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Index: Politics & Culture

The Utopian Animal.

David Eisenberg: ‘Owing to the failures of the Enlightenment, which were evinced by the barbarities that persistently accompanied reason’s advance, the rational animal was forced to exit the stage. In his place stands the inhabitant of the present age: the utopian animal.’

Duties of care in the study of literature.

Alex Wong: ‘To be able to enter into an emotional and ideological world not one’s own, and then to be moved by it, to come to respect it, to empathize with that mode of thought and feeling—whether aesthetic, sentimental or moral—must be, I take it, one of the most important processes involved in the study of old books. It is especially important when the book in question at first seems particularly alien. What I am talking about (knowing that I am saying nothing new) might be described as an engaged, humane, historical awareness, the goal being an expansion of sensibility in which process those foreign things (the works of art) are assimilated.’

My part in the downfall of everything.

Anthony Howell: ‘Since its heyday in the seventeenth and eighteenth centuries, satire as a poetic form has fallen out of fashion. Of course, in other fields, there are still plenty of satirists. Private Eye continues to mock the establishment and spill the beans on cheats. Stand-up comics ridicule our politicians and media stars. There are plenty of films, plays and musicals that deal in derision and the criticism of human pretensions, foibles and iniquity. The satirical vein is still very much in circulation. But poetry itself, the principle organ of mockery in Roman times, appears to have lost sight of this cutting tool with the advent of the romantics. Sincerity replaced wit as the yard stick in the nineteenth century, and resonance achieved through depth of feeling became a more urgent concern.’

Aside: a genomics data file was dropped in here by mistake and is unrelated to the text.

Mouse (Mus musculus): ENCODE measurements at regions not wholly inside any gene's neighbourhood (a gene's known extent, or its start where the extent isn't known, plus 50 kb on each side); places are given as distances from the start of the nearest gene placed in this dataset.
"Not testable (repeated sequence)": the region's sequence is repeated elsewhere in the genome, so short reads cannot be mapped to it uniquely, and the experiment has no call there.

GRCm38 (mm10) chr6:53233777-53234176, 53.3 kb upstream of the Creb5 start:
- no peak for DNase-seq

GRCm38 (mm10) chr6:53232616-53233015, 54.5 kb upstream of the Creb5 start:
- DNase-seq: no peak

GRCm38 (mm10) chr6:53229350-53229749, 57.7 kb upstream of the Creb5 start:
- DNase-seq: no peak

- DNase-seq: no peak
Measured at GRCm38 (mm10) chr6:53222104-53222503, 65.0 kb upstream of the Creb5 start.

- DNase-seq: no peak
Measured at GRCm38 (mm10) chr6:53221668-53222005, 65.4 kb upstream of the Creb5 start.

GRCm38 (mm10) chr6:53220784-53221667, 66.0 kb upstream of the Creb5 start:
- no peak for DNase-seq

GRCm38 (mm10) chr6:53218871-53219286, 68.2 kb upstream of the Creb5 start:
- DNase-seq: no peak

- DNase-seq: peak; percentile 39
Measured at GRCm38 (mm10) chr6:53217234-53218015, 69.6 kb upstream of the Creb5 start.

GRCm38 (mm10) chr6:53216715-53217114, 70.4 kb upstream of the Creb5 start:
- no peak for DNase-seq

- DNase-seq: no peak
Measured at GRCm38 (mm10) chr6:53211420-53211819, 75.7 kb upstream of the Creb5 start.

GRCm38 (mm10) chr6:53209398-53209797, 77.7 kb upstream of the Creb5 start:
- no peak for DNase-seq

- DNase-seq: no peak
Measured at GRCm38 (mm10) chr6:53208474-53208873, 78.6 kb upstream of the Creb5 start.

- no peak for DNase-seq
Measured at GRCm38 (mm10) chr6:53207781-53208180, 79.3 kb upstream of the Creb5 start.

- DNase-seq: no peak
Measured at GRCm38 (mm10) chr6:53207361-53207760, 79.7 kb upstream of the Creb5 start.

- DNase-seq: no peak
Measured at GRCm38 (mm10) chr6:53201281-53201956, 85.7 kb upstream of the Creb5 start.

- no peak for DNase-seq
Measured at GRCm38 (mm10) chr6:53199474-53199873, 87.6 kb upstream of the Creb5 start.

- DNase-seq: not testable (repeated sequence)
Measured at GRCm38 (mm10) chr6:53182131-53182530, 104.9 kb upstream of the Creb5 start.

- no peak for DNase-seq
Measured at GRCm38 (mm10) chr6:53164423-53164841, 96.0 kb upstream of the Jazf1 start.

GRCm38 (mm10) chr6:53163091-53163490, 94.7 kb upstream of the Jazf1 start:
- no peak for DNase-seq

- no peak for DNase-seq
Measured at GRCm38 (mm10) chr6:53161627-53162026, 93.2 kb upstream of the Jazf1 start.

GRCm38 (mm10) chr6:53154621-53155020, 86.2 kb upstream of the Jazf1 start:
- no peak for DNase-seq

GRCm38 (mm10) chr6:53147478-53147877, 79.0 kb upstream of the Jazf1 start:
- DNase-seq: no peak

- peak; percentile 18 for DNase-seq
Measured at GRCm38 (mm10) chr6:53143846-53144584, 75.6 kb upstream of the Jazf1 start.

Popping the larger question.

Anthony O’Hear: ‘In Britain at least revisionism is currently going through on the nod, with barely any of the sort of discussion which has been happening in the USA, and I’m not clear how long resistance can be effective there either in the current political climate. In Britain anyway the homosexual lobby is so powerful in the worlds of politics and entertainment that the campaign is won almost without any effort on the part of that lobby, and they know it. Woe betide anyone who works in the media or local government and dares to appear as ‘homophobic’ (i.e. supporting a privileged position for conjugal marriage). ‘

A pataphysical education.

A Fortnightly Review of ‘Pataphysics: A Useless Guide Andrew Hugill MIT Press 2012 | 296 pp | £17.95 $24.95 By Paul Cohen. Bien ‘pataphysic à vous! SINCE ‘PATAPHYSICS IS still not a household word after more than a century, at least in the Anglophone world, some background would no doubt be appropriate. ‘Pataphysics is the […]

Republicans mount ‘a rearguard action against the party base’.

‘Amash said he voted against the 2013 Ryan budget—after “voting with our team 95 percent of the time”—because “we did not take a strong enough stance in dealing with our debt.” That was exactly the argument made by Heritage Action, the campaign branch of the conservative think tank, which had launched in the Tea Party year of 2010. Republican leaders can’t punish Heritage, but it can punish back-benchers.’